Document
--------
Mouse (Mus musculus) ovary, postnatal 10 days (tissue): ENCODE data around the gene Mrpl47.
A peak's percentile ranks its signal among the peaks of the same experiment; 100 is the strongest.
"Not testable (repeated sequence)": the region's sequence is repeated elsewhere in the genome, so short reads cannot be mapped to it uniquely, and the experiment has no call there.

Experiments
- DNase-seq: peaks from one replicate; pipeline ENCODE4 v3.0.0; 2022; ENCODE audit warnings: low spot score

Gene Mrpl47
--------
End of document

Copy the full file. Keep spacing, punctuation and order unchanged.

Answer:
Mouse (Mus musculus) ovary, postnatal 10 days (tissue): ENCODE data around the gene Mrpl47.
A peak's percentile ranks its signal among the peaks of the same experiment; 100 is the strongest.
"Not testable (repeated sequence)": the region's sequence is repeated elsewhere in the genome, so short reads cannot be mapped to it uniquely, and the experiment has no call there.

Experiments
- DNase-seq: peaks from one replicate; pipeline ENCODE4 v3.0.0; 2022; ENCODE audit warnings: low spot score

Gene Mrpl47